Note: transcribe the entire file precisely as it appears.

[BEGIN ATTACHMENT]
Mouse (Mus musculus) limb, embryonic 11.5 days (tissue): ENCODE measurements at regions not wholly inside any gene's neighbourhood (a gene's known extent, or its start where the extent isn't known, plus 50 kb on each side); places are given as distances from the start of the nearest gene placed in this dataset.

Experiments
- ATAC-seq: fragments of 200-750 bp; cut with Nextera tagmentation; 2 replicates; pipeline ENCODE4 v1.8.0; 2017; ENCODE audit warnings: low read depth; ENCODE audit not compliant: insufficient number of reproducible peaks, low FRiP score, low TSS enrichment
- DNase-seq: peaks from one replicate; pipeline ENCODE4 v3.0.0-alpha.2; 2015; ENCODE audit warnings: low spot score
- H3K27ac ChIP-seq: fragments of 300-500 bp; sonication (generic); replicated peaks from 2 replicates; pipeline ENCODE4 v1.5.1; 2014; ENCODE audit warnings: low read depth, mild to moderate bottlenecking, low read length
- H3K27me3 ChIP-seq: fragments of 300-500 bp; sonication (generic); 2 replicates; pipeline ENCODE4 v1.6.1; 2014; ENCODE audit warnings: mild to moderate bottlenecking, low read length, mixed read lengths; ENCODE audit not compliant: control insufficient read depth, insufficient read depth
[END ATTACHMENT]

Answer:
Mouse (Mus musculus) limb, embryonic 11.5 days (tissue): ENCODE measurements at regions not wholly inside any gene's neighbourhood (a gene's known extent, or its start where the extent isn't known, plus 50 kb on each side); places are given as distances from the start of the nearest gene placed in this dataset.

Experiments
- ATAC-seq: fragments of 200-750 bp; cut with Nextera tagmentation; 2 replicates; pipeline ENCODE4 v1.8.0; 2017; ENCODE audit warnings: low read depth; ENCODE audit not compliant: insufficient number of reproducible peaks, low FRiP score, low TSS enrichment
- DNase-seq: peaks from one replicate; pipeline ENCODE4 v3.0.0-alpha.2; 2015; ENCODE audit warnings: low spot score
- H3K27ac ChIP-seq: fragments of 300-500 bp; sonication (generic); replicated peaks from 2 replicates; pipeline ENCODE4 v1.5.1; 2014; ENCODE audit warnings: low read depth, mild to moderate bottlenecking, low read length
- H3K27me3 ChIP-seq: fragments of 300-500 bp; sonication (generic); 2 replicates; pipeline ENCODE4 v1.6.1; 2014; ENCODE audit warnings: mild to moderate bottlenecking, low read length, mixed read lengths; ENCODE audit not compliant: control insufficient read depth, insufficient read depth